ON DVD & BLU-RAY
Magnificent Doll (1946) starring Ginger Rogers Blu Ray (Arrow)
The life of a First Lady
This historical drama directed by Frank Borzage starts off at the 1812 Burning of Washington as First Lady Dolly Madison (Ginger Rogers) salvages what she can from the White House. The film then flashes back to earlier in her life on a Virginia plantation as her father John Payne (Robert Barrat) arranges for her to be married to John Todd (Stephen McNally), the son of a man who saved his life on the battlefield and got killed in the process.
While she lives comfortably with him in Philadelphia for some years and they have a baby son she never truly feels love for him. After some time fate intervenes as the town where they are living is struck by yellow fever. Dolly loses her child, her father and, soon afterwards, John himself as they flee across country.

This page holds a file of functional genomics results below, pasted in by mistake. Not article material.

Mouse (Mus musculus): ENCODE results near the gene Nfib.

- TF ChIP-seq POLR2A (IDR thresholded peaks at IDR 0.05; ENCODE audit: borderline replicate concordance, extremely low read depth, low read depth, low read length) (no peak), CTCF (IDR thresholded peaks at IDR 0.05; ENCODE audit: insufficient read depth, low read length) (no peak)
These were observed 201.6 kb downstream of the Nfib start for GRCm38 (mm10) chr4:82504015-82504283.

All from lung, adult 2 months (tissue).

The film then picks up another few years later in Washington as Dolly and her mother Mary (Peggy Wood) make a living by running a guesthouse which is frequently used by the various aspirational politicians who come and go from the city. One of them is the dashing but ruthlessly ambitious Aaron Burr (David Niven) with whom she quickly becomes besotted. However, she starts to become increasingly drawn to the more progressive politics of another lodger, James Madison (Burgess Meredith), who aims to push through a bill to abolish slavery.
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Not a magnificent film
Hollywood’s Golden Age certainly spawned a large number of truly stellar performers (Ginger Rogers being amongst them) and many genuinely classic films. However, not everything from this era was… well… golden. Magnificent Doll is a case in point. It’s not so much a lousy movie as it is a lazy one; a rich opportunity to represent a tumultuous era in US history is missed in favour of a trite romantic love triangle melodrama which merely pays lip service to politics.